"There is value in that and I think we all want to keep our economy strong," he says. "The old confrontational approach is out of date. We don’t need work rules that lock people into narrow little jobs anymore."
Buchen says he believes the AFL-CIO fight this summer reflected what he called too great an emphasis on public policy efforts at the expense of bread and butter issues and organizing. "Some would argue that unions have little to show for their political
efforts," he says "I think there was a lot of frustration among some segments of labor, and it boiled over this summer."
Rogers has watched union membership fall for more than two decades. But he says the decline accelerated after 1995, when Newt Gingrich became speaker of the U.S. House of Representatives and squelched any efforts to make it easier for workers to organize.
Gingrich, architect of the Republican’s "Contract with America," was no friend to labor, Rogers declares. Since then, shrinking union membership has opened labor to criticism that it has become impotent, he says. Unions tried to flex their muscle
and elect Al Gore in 2000 and John Kerry in 2004. Both efforts failed.
"Bush has been making things steadily worse," Rogers says. "Labor spent a lot of money and effort trying to get Democrats elected. In many cases, it didn’t work. And they didn’t have much energy left for state races."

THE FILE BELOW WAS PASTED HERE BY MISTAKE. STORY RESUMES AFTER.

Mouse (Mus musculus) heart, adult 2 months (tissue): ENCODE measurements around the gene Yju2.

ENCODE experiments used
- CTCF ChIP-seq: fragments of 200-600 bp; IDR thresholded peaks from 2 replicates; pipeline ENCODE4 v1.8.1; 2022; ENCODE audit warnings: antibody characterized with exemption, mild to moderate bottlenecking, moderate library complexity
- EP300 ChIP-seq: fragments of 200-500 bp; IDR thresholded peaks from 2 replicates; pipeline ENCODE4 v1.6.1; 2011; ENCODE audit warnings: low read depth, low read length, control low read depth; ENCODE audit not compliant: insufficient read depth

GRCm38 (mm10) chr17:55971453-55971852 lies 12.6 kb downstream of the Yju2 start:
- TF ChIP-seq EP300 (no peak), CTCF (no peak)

Rogers says he isn’t sure what the fallout will be from the internecine battle that erupted in July, when two unions representing 3.2 million service employees and the Teamsters split from the AFL-CIO to form a group that they hope will more aggressively organize U.S. workers.
The breakup marred the Chicago convention planned to celebrate the 50th anniversary of the reunification of the American Federation of Labor with the Congress of Industrial Organizations. The defections by members of the new Change to Win Coalition highlighted the deepening rift between restive unions and leadership of the 10 million-member AFL-CIO.
"It is the biggest labor split since the 1930s, but it’s hard to get a read on the social consequences," Rogers says.
"Whether it turns out to be a good thing depends on the details, but if it becomes a long-term spitting match between leaders of the different factions, that would be terrible for labor.